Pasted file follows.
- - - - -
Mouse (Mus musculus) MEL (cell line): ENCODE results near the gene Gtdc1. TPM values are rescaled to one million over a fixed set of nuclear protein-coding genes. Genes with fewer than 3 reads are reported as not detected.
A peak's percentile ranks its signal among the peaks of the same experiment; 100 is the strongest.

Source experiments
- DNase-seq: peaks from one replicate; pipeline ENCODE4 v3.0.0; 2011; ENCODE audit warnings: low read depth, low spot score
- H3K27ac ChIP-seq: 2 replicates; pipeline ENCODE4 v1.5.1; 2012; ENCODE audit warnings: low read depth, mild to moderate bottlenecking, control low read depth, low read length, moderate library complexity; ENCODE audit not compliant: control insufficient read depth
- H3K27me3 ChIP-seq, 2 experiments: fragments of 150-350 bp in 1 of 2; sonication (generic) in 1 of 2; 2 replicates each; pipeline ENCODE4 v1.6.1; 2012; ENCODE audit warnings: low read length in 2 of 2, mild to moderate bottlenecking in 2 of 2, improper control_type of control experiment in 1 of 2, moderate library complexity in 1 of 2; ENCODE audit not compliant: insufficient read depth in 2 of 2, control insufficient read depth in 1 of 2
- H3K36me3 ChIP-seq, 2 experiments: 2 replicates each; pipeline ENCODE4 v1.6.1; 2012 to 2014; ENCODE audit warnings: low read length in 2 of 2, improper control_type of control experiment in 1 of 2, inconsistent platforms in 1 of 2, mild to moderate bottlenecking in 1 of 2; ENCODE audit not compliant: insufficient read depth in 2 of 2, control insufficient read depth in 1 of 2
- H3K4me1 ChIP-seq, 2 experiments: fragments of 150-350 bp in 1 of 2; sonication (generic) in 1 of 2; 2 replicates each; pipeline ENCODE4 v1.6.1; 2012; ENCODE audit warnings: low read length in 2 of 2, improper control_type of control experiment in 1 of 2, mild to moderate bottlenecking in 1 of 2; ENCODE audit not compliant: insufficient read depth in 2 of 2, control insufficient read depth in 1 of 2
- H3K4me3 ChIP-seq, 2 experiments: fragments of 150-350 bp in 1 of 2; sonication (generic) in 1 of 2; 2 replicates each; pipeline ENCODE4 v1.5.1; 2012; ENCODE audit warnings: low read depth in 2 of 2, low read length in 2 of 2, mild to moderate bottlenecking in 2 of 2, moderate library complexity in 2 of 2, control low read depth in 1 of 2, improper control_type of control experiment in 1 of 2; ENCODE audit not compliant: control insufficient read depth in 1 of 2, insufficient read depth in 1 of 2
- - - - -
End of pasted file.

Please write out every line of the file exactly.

Mouse (Mus musculus) MEL (cell line): ENCODE results near the gene Gtdc1. TPM values are rescaled to one million over a fixed set of nuclear protein-coding genes. Genes with fewer than 3 reads are reported as not detected.
A peak's percentile ranks its signal among the peaks of the same experiment; 100 is the strongest.

Source experiments
- DNase-seq: peaks from one replicate; pipeline ENCODE4 v3.0.0; 2011; ENCODE audit warnings: low read depth, low spot score
- H3K27ac ChIP-seq: 2 replicates; pipeline ENCODE4 v1.5.1; 2012; ENCODE audit warnings: low read depth, mild to moderate bottlenecking, control low read depth, low read length, moderate library complexity; ENCODE audit not compliant: control insufficient read depth
- H3K27me3 ChIP-seq, 2 experiments: fragments of 150-350 bp in 1 of 2; sonication (generic) in 1 of 2; 2 replicates each; pipeline ENCODE4 v1.6.1; 2012; ENCODE audit warnings: low read length in 2 of 2, mild to moderate bottlenecking in 2 of 2, improper control_type of control experiment in 1 of 2, moderate library complexity in 1 of 2; ENCODE audit not compliant: insufficient read depth in 2 of 2, control insufficient read depth in 1 of 2
- H3K36me3 ChIP-seq, 2 experiments: 2 replicates each; pipeline ENCODE4 v1.6.1; 2012 to 2014; ENCODE audit warnings: low read length in 2 of 2, improper control_type of control experiment in 1 of 2, inconsistent platforms in 1 of 2, mild to moderate bottlenecking in 1 of 2; ENCODE audit not compliant: insufficient read depth in 2 of 2, control insufficient read depth in 1 of 2
- H3K4me1 ChIP-seq, 2 experiments: fragments of 150-350 bp in 1 of 2; sonication (generic) in 1 of 2; 2 replicates each; pipeline ENCODE4 v1.6.1; 2012; ENCODE audit warnings: low read length in 2 of 2, improper control_type of control experiment in 1 of 2, mild to moderate bottlenecking in 1 of 2; ENCODE audit not compliant: insufficient read depth in 2 of 2, control insufficient read depth in 1 of 2
- H3K4me3 ChIP-seq, 2 experiments: fragments of 150-350 bp in 1 of 2; sonication (generic) in 1 of 2; 2 replicates each; pipeline ENCODE4 v1.5.1; 2012; ENCODE audit warnings: low read depth in 2 of 2, low read length in 2 of 2, mild to moderate bottlenecking in 2 of 2, moderate library complexity in 2 of 2, control low read depth in 1 of 2, improper control_type of control experiment in 1 of 2; ENCODE audit not compliant: control insufficient read depth in 1 of 2, insufficient read depth in 1 of 2